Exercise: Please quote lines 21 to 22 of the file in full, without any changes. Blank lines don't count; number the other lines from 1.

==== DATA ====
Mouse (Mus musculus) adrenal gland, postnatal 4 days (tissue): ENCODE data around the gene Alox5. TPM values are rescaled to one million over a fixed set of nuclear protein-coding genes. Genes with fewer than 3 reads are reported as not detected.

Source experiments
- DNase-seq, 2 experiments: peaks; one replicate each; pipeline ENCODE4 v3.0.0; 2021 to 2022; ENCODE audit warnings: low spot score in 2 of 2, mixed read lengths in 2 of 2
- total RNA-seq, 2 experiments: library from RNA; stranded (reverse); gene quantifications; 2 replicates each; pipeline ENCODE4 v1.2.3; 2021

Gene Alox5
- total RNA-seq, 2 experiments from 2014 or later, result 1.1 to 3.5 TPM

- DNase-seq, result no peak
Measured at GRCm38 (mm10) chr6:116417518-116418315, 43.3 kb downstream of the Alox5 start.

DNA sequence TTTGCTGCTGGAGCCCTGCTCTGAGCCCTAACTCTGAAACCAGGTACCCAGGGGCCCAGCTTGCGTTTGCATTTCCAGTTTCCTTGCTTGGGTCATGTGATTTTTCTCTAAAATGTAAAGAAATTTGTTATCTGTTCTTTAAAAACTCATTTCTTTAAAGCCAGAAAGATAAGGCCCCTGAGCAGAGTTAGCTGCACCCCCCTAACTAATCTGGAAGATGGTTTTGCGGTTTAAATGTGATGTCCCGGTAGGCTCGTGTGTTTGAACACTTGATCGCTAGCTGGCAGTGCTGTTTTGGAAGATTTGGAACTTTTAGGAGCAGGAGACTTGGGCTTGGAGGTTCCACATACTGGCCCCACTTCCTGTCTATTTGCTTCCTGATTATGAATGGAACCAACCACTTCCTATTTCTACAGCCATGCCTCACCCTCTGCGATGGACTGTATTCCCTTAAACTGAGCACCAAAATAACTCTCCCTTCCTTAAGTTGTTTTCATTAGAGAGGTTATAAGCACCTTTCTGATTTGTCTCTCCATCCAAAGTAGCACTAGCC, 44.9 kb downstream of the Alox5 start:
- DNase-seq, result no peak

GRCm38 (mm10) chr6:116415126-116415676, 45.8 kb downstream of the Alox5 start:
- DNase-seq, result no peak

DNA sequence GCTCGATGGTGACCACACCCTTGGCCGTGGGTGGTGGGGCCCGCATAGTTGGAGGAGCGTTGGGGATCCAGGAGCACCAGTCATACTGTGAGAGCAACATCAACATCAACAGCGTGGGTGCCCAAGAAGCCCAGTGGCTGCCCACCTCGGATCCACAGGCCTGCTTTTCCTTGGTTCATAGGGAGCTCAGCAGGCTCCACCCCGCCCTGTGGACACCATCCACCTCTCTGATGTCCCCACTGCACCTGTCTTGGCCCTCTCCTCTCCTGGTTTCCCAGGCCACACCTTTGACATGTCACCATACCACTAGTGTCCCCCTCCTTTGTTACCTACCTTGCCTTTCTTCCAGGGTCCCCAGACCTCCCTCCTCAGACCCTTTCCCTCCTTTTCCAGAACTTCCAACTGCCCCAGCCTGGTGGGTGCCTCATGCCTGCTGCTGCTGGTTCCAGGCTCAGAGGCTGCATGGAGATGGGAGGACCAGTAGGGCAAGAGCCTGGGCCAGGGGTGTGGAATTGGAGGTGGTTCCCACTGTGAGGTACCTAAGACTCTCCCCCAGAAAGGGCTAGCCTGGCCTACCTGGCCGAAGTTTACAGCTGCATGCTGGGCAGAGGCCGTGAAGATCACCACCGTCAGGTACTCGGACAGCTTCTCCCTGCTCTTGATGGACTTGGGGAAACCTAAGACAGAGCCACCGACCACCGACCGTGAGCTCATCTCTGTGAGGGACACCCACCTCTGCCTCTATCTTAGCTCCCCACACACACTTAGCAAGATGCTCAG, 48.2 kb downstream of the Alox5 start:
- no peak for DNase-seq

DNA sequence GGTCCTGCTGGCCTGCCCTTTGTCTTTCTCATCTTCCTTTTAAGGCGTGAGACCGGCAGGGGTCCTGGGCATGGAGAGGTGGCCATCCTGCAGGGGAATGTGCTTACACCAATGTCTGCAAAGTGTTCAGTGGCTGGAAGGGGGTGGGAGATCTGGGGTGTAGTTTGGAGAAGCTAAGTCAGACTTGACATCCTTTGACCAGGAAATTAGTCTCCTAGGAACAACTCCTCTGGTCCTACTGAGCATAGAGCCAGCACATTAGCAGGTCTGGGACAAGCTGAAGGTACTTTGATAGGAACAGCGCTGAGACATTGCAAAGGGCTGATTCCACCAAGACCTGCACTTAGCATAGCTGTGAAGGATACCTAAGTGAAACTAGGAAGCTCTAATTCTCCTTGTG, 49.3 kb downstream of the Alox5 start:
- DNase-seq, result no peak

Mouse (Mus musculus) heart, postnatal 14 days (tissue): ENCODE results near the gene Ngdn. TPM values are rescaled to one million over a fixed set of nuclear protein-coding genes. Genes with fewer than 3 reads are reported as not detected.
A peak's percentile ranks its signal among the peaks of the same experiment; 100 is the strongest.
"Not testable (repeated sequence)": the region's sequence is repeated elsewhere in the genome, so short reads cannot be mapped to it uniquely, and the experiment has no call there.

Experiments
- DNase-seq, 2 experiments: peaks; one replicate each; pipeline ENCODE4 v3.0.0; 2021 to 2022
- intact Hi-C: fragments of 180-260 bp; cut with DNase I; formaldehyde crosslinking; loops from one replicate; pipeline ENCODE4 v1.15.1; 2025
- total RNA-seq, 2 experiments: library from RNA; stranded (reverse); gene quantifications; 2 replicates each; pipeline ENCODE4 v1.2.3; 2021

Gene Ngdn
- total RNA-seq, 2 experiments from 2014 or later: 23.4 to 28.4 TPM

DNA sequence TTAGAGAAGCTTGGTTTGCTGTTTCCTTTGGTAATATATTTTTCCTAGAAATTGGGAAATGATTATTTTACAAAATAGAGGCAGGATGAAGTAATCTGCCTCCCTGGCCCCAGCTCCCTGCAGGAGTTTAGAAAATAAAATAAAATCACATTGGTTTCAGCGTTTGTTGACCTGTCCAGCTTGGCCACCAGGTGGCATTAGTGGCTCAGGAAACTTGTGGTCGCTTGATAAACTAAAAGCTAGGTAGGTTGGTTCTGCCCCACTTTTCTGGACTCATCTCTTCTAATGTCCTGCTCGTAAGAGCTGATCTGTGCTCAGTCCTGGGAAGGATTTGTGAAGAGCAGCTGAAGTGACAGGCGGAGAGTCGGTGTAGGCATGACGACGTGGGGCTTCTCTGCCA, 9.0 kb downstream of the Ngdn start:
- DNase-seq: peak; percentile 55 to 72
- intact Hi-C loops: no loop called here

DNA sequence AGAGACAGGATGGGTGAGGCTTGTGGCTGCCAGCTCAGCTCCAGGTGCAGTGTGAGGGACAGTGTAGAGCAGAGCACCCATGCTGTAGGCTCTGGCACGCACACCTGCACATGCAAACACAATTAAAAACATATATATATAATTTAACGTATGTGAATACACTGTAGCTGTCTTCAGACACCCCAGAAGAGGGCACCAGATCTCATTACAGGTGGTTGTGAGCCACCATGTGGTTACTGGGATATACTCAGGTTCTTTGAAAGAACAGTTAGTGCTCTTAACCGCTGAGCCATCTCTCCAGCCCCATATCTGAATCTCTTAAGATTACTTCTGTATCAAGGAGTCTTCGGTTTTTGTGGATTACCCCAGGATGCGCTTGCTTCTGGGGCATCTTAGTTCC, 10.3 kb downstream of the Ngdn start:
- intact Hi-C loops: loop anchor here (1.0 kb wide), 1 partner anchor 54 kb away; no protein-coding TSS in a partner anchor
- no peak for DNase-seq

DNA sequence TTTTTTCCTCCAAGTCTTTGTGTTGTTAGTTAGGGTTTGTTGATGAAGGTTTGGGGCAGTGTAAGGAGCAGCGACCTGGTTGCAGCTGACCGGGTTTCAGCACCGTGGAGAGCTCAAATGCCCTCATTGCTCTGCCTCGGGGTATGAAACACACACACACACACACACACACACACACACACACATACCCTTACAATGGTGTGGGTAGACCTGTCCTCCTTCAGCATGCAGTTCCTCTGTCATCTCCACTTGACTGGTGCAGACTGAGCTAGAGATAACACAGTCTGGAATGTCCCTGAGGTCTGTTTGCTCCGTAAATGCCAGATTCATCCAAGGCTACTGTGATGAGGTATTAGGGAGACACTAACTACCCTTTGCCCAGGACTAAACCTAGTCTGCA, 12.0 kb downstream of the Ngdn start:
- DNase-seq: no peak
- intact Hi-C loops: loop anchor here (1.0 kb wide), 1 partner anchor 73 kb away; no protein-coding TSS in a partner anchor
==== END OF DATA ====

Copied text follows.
- DNase-seq, 2 experiments: peaks; one replicate each; pipeline ENCODE4 v3.0.0; 2021 to 2022
- intact Hi-C: fragments of 180-260 bp; cut with DNase I; formaldehyde crosslinking; loops from one replicate; pipeline ENCODE4 v1.15.1; 2025